Question - What does the short gastric artery supply?

Answered by: Marilyn Sanders  |  Category: General  |  Last Updated: 16-06-2022  |  Views: 887  |  Total Questions: 14

The short gastric arteries are a group of short arteries arising from the terminal splenic artery and the left gastroepiploic artery which supply the fundus of the stomach along it's greater curvature. The right gastric artery supplies the lesser curvature of the stomach. Its branches come off at right angles, in contrast to branches from vagal nerve trunks, which comes off obliquely. The arterial vascularization of the stomach fundus of human fetuses. It has been found, that the source of the arterial blood supply of this region are two arteries: the left gastric artery and splenic artery with its bigger branches: posterior gastric artery, superior polar artery and short gastric arteries. The common hepatic artery is one of the final branches of the celiac artery. It supplies oxygen-rich blood to the liver, pylorus, pancreas, and duodenum. The proper hepatic artery enters the porta hepatis where it splits into the left and right hepatic arteries that supply the liver. The first major branch of the abdominal aorta, the celiac trunk is responsible for supplying oxygen-rich blood to the stomach, spleen, liver, esophagus, and also parts of the pancreas and duodenum.

The right gastric artery arises, in most cases (53% of cases), from the proper hepatic artery, descends to the pyloric end of the stomach, and passes from right to left along its lesser curvature, supplying it with branches, and anastomosing with the left gastric artery.

The supraduodenal artery is an artery which usually branches from the common hepatic artery. This artery supplies the superior portion of the duodenum.

Function. The celiac artery supplies oxygenated blood to the liver, stomach, abdominal esophagus, spleen and the superior half of both the duodenum and the pancreas. These structures correspond to the embryonic foregut.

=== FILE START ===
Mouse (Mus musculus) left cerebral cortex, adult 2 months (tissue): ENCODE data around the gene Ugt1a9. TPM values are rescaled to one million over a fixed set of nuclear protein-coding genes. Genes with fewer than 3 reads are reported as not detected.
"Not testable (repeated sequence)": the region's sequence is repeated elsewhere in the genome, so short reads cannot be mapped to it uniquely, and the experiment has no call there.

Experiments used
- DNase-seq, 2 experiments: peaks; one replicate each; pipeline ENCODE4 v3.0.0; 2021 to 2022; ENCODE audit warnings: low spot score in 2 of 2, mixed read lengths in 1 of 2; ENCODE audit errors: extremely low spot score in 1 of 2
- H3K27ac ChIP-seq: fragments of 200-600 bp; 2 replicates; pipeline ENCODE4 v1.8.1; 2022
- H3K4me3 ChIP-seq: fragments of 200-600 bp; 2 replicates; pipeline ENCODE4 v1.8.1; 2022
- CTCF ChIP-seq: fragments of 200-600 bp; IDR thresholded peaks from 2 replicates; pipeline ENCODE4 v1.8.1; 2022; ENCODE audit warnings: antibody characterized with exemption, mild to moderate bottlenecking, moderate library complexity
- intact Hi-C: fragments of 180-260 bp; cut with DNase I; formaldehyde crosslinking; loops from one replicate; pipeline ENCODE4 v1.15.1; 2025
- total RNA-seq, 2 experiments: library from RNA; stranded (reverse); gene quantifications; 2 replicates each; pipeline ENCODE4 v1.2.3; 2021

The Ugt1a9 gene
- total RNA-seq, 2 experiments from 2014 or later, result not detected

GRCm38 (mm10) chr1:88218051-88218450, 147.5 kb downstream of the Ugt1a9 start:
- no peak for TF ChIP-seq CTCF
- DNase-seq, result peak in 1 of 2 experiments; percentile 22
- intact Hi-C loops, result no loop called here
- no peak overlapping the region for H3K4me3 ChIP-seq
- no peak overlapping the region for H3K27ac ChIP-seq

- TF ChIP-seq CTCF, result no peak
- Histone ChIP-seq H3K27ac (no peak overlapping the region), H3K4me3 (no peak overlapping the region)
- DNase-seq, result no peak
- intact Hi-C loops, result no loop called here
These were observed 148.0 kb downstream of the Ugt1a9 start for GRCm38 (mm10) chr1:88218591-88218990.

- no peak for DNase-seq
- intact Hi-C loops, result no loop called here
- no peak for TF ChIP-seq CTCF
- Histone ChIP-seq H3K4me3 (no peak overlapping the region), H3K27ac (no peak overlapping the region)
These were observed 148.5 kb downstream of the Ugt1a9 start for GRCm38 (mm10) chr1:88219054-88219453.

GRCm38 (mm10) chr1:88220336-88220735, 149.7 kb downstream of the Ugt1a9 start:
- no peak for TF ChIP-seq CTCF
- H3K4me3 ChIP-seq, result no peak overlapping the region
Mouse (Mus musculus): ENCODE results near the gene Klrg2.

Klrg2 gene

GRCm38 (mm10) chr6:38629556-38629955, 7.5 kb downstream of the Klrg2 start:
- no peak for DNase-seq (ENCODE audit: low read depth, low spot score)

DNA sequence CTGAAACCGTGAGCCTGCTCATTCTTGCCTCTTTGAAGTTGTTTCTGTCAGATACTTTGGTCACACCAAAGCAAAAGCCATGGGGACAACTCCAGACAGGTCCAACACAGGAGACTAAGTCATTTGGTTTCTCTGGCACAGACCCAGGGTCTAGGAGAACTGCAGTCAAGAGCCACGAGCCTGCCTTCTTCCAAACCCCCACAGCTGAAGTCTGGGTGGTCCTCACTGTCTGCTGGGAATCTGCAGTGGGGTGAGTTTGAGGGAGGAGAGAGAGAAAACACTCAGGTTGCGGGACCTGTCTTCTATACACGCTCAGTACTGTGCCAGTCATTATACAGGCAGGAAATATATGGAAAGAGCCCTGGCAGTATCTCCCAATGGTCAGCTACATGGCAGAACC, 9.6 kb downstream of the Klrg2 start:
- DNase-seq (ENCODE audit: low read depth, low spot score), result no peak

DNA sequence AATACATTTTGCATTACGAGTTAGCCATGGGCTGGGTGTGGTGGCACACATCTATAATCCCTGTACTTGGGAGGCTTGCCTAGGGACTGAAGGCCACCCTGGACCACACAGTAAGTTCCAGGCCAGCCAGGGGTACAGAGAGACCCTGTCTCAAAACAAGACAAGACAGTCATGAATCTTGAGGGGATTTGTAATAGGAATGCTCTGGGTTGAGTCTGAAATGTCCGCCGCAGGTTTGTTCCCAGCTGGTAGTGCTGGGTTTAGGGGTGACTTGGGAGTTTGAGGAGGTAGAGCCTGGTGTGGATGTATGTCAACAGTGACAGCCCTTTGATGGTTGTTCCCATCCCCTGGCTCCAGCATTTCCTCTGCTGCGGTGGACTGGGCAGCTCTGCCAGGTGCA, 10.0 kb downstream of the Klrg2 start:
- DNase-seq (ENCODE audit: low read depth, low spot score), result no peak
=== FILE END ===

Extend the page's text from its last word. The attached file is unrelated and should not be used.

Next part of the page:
The superior and inferior mesenteric veins join the splenic vein behind the pancreas to form the portal vein which carries blood to the liver, which in turn is drained by the hepatic veins which pass into the IVC.

The portal vein is formed by the union of the splenic vein and superior mesenteric vein. It receives additional tributaries from: Right and left gastric veins – drain the stomach.

Celiac artery, also known as the celiac axis or celiac trunk, is a major visceral artery in the abdominal cavity supplying the foregut. It arises from the abdominal aorta and commonly gives rise to three branches: left gastric artery, splenic artery, and common hepatic artery.

The stomach is located in the upper-left area of the abdomen below the liver and next to the spleen. Its main function is to store and break down the foods and liquids that we consume before those contents travel to other organs to be further digested. When the stomach is empty, the inside has small folds called rugae.

Lesser omentum. The lesser omentum extends from the lesser curvature of the stomach and duodenal bulb (first part of duodenum) to the liver. One of its roles is to separate the greater sac from the omental bursa.

The hepatic veins carry oxygen-depleted blood from the liver to the inferior vena cava. They also transport blood that has been drained from the colon, pancreas, small intestine, and the stomach, and cleaned by the liver. These veins originate from the core vein of the liver lobule, but they do not have any valves.

Left hepatic artery. The left hepatic artery (LHA) is formed when the proper hepatic artery (PHA) bifurcates. The hepatic arteries provide 25% of the blood supply and 50% of the oxygen supply to the liver.

Picture of the Carotid Artery. The carotid arteries are major blood vessels in the neck that supply blood to the brain, neck, and face. In the neck, each carotid artery branches into two divisions: The internal carotid artery supplies blood to the brain.

The liver is connected to two large blood vessels, the hepatic artery and the portal vein.

The liver is an essential organ that has many functions in the body, including making proteins and blood clotting factors, manufacturing triglycerides and cholesterol, glycogen synthesis, and bile production. The liver is a large organ that sits on the right hand side of the belly.